A blueprint for a federal United Kingdom offers Scotland "the best of two worlds", according to the senior politician behind the plans.
Sir Menzies Campbell, the former Liberal Democrat leader, argued that the current set-up is unsustainable and said the proposals offer answers to the "anxiety" some people may have about independence.
The MP for North East Fife chaired a commission which drew up the "route map" towards home rule, unveiled by the Scottish Liberal Democrats.
It proposes that the historic Act of Union between Scotland and England should be scrapped and replaced by a declaration of federal union. Scotland would also raise about two-thirds of the money it spends under the plans.
Defence, foreign affairs and welfare would remain with a federal UK Government at Westminster.
Speaking on BBC Radio Scotland, Sir Menzies said the current arrangements are no longer sustainable.
He told the Good Morning Scotland programme: "This is an effort to put flesh on the bones of the traditional Liberal policy that was previously of home rule, to take account of the political, social and economic changes which have taken place in recent years and to provide not so much a blueprint but a route map towards federalism. That is in the interests not just of the people of Scotland but it's in the interests of the people of the United Kingdom as well."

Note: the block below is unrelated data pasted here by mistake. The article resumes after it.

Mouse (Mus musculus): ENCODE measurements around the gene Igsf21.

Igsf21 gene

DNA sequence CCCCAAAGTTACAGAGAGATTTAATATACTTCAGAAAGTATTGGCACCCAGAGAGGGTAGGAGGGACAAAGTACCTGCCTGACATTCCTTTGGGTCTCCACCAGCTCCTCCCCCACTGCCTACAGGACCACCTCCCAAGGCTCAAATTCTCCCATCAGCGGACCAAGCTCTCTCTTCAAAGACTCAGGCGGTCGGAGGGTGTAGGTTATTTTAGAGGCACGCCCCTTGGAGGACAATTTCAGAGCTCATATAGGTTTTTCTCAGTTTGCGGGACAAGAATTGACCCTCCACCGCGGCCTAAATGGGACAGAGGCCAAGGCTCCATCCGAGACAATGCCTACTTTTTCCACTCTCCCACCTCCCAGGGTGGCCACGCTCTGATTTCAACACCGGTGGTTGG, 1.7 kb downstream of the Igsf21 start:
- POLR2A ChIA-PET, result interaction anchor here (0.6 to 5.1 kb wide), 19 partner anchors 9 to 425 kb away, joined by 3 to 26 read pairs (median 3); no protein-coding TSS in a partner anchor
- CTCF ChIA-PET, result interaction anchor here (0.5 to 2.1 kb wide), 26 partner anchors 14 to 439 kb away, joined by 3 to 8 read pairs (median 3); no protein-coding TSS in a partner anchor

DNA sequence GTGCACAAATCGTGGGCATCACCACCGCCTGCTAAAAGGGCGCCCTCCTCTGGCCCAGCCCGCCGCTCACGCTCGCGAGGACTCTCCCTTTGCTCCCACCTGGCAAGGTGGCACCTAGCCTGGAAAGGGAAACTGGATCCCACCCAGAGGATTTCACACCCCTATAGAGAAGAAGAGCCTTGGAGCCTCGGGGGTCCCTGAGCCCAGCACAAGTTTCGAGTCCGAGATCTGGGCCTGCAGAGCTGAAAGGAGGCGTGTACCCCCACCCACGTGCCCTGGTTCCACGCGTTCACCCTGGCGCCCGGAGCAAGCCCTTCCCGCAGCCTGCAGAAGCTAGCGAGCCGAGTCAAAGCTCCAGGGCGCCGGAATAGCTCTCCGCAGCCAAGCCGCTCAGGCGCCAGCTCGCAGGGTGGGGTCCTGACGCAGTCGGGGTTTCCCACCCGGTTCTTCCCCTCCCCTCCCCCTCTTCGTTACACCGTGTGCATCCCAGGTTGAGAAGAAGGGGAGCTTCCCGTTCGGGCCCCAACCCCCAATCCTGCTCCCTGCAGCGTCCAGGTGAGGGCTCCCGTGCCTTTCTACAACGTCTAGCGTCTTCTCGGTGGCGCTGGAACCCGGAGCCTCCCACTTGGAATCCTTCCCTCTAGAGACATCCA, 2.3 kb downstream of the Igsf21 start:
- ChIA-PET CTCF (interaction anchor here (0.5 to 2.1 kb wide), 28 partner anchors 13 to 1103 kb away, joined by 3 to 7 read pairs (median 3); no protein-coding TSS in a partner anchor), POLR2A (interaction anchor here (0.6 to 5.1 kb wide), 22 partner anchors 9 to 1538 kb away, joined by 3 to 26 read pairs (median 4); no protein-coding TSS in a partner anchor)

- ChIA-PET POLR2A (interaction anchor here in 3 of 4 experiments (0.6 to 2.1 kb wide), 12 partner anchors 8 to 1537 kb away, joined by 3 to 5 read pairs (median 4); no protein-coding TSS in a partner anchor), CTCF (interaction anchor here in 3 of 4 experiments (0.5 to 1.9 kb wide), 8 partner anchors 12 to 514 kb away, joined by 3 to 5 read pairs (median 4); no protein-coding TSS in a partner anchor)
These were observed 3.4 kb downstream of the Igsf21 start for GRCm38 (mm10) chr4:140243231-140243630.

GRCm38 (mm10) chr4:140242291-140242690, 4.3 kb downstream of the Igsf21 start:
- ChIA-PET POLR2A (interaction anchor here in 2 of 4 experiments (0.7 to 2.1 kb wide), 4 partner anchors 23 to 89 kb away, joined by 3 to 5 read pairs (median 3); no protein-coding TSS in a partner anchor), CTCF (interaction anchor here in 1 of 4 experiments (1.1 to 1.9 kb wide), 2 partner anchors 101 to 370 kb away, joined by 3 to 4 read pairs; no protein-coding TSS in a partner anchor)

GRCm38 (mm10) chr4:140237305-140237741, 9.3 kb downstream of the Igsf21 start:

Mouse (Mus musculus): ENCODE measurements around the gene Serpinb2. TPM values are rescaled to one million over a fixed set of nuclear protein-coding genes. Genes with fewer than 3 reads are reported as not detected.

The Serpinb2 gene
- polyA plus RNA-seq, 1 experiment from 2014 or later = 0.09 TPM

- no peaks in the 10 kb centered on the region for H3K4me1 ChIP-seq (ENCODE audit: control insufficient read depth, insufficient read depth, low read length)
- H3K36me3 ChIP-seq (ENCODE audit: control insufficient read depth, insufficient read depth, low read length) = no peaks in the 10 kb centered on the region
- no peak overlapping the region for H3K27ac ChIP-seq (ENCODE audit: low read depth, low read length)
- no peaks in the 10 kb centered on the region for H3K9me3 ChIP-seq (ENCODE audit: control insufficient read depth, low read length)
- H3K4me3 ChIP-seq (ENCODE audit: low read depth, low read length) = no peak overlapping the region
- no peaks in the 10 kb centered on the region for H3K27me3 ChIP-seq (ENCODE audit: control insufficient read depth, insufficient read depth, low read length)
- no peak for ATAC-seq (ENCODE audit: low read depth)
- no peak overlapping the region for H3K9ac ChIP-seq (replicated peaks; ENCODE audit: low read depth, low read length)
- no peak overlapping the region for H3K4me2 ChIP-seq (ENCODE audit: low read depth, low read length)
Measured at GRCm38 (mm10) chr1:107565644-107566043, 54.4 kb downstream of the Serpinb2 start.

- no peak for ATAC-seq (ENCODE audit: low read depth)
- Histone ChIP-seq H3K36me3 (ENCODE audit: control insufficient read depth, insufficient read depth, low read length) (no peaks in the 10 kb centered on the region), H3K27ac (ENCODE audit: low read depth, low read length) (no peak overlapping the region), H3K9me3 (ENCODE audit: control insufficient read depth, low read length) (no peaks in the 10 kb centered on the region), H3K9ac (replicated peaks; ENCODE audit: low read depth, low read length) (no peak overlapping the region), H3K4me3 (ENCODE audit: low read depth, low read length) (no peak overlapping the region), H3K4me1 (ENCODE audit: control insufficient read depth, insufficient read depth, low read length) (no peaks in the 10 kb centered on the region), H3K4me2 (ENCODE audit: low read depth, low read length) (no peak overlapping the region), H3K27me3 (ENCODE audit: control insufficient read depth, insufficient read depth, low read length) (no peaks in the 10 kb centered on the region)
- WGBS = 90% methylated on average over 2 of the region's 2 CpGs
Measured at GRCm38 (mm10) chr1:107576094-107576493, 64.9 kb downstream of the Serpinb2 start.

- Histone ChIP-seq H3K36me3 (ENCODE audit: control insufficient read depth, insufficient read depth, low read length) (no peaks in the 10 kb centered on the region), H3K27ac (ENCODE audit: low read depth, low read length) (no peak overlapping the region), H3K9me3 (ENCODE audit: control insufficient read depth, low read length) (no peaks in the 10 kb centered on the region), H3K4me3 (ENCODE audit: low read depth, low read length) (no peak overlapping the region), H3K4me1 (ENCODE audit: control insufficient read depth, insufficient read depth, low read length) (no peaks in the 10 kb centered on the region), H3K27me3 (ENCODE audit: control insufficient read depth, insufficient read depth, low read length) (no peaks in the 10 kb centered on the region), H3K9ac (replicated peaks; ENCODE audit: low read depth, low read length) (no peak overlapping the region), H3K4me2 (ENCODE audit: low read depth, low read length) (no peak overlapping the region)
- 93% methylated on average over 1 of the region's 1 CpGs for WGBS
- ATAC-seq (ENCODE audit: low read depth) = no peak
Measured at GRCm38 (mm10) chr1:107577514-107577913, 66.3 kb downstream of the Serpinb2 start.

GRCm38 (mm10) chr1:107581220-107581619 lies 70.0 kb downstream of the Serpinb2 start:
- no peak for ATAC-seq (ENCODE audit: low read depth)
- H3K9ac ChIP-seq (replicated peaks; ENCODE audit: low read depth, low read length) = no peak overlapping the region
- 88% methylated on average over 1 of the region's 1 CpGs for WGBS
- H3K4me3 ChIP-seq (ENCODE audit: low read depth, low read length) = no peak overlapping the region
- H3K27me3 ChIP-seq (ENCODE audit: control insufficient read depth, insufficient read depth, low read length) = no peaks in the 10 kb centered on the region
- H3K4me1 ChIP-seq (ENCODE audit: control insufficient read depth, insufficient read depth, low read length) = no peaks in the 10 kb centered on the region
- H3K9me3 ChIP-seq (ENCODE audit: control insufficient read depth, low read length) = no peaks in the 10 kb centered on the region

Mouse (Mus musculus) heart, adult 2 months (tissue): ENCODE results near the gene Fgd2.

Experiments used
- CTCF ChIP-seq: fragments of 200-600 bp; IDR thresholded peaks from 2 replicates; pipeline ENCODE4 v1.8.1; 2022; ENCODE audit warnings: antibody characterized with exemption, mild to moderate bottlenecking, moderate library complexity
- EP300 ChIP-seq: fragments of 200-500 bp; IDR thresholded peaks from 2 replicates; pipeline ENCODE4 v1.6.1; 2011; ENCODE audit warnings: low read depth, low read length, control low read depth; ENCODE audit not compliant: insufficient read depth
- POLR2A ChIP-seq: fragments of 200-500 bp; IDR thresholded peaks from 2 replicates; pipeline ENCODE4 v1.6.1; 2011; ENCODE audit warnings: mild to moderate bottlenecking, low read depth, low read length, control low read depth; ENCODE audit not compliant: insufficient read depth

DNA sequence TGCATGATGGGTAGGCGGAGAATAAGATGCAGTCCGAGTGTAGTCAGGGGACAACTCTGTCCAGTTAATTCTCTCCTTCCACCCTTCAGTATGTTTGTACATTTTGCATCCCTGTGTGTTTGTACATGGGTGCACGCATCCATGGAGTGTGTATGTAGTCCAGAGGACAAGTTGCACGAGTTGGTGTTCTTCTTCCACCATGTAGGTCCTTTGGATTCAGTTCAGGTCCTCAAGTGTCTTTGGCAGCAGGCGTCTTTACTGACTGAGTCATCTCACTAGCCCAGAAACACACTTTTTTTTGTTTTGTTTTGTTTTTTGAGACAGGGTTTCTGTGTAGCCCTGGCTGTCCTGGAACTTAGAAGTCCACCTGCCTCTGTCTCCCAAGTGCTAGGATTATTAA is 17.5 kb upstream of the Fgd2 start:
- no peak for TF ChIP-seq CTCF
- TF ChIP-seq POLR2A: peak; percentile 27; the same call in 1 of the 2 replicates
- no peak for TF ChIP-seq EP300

He went on: "It's an effort to give the islands and nations of the UK a sustainable constitutional settlement for the future. I don't believe the present settlement is sustainable (with) greater powers in Wales, greater powers in Northern Ireland and England beginning, rather slowly but eventually, to take the view that some greater control over English affairs is appropriate as well.
"We need a settlement which will deal with all of these aspirations. There's no doubt that the present arrangements are not sustainable. Federalism is the answer to many of the anxieties which people have, in particular the anxiety people have about independence."
The former Lib Dem leader said he believed the question of whether Scotland should be independent or not "needs to be answered once and for all before we embark on alternatives", but he said the proposals represented a substantial contribution to the debate about Scotland's future.